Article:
Before, during and after pregnancy, couples hear a lot of rumors, myths and old wives tales from friends, family members and those in the media. It can be tough to separate fact from fiction! If you are pregnant or planning on becoming pregnant, it’s important to understand these 4 biggest pregnancy myths with research backing up each myth’s legitimacy.
1. There’s no proven way to determine the sex of your baby before birth except through an ultrasound – Some people believe that you can determine the sex of your baby by whether they’re high or low in your belly, by having a woman confirm her pregnancy after performing a urine test, or because she craves certain foods. The most accurate way to determine the sex of an unborn child is through an ultrasound.
2. The myth of eating for two – It’s a popular misconception that pregnant women should eat double the food needed to sustain themselves. While this can be true in extreme circumstances, it’s not necessary in many cases. In reality, pregnant women only need to increase by 300-400 calories per day where some health professionals claim that overweight women may lose weight!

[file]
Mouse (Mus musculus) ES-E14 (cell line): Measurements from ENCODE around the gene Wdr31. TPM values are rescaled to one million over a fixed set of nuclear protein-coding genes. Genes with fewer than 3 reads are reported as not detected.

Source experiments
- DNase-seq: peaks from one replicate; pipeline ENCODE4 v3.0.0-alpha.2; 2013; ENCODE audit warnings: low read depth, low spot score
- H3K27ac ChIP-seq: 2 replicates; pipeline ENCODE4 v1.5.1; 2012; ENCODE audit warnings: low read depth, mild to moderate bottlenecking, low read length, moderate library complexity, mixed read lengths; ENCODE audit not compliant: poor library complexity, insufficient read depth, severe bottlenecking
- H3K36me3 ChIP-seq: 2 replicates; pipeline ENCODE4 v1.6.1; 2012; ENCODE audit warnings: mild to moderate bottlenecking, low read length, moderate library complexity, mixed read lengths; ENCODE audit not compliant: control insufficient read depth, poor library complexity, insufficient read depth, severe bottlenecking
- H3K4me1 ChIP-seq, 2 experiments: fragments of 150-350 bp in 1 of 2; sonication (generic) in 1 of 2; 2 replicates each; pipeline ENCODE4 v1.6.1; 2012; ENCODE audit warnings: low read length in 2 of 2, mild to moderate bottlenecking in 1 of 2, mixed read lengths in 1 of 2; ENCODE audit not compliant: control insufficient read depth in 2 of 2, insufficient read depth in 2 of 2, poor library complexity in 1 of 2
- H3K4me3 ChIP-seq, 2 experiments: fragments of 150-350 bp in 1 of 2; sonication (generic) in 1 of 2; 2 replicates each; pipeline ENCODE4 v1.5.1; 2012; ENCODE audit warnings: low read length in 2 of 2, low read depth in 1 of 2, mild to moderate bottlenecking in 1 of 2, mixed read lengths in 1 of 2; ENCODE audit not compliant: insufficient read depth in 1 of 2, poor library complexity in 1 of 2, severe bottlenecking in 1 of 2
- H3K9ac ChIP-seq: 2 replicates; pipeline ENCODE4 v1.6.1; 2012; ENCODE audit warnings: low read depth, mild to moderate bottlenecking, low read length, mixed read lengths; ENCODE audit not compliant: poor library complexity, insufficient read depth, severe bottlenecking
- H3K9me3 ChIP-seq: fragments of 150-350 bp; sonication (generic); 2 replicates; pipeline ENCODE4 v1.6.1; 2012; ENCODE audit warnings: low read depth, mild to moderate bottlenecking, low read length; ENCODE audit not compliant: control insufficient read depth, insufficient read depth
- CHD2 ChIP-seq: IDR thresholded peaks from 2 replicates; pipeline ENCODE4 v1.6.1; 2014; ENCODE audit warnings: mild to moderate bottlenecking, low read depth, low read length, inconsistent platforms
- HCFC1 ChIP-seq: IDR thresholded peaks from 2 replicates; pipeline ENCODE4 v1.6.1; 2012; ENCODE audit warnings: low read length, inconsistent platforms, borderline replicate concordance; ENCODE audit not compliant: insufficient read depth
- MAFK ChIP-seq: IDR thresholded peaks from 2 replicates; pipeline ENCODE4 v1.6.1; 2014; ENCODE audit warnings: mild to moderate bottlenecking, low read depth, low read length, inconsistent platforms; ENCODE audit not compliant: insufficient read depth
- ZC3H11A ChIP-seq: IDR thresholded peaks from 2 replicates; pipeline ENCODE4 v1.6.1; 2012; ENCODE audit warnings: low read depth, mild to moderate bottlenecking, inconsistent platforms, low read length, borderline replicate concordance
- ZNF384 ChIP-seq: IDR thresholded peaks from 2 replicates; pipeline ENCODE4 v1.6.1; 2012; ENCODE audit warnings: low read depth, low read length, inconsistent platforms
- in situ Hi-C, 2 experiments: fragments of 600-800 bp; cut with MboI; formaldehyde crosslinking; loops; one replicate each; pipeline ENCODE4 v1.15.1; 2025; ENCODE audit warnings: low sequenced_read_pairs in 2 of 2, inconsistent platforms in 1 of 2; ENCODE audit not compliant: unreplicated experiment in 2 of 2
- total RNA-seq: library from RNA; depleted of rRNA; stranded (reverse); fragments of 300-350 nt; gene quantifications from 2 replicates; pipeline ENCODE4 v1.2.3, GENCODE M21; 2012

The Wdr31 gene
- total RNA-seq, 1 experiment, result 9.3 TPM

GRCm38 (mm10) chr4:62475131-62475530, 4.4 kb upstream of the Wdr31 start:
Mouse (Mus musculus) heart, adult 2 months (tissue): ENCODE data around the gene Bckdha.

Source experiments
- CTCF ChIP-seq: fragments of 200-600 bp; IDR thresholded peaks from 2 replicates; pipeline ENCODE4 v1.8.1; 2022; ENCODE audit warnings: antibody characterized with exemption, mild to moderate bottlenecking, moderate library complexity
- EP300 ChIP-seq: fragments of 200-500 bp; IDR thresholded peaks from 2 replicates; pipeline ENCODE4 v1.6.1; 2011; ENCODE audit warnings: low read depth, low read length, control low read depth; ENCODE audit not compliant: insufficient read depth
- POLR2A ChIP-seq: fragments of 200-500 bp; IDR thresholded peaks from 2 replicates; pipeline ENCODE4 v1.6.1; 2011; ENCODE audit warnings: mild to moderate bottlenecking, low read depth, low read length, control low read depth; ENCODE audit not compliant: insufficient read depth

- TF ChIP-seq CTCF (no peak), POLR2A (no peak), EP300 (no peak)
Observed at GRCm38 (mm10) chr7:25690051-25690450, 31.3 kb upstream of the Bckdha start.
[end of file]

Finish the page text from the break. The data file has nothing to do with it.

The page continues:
3. Drinking alcohol when pregnant – Some may claim drinking a few drinks during pregnancy is perfectly safe. Truth be told, no alcohol should ever be consumed when expecting. Alcohol can cause irreparable harm to your unborn baby, as it sinks into your bloodstream and finds its way to your embryo. However, if you were in a big night out a couple of weeks ago and just found out you are expecting, don’t panic! The majority of complications associated with fetal abuse involves binge drinking over an extended period of time rather than one-off occurrences.
4. You might believe that household appliances are safe to use around a pregnant mother, but many old wives’ tales have appeared throughout history that claim the opposite. Science has shown these devices to be quite safe for use before, during and after pregnancy.
These are the 4 biggest myths about pregnancy. Science has found no evidence to support these false beliefs. If you are concerned about the development of your unborn baby or about your pregnancy, talk to your doctor for reliable and current information.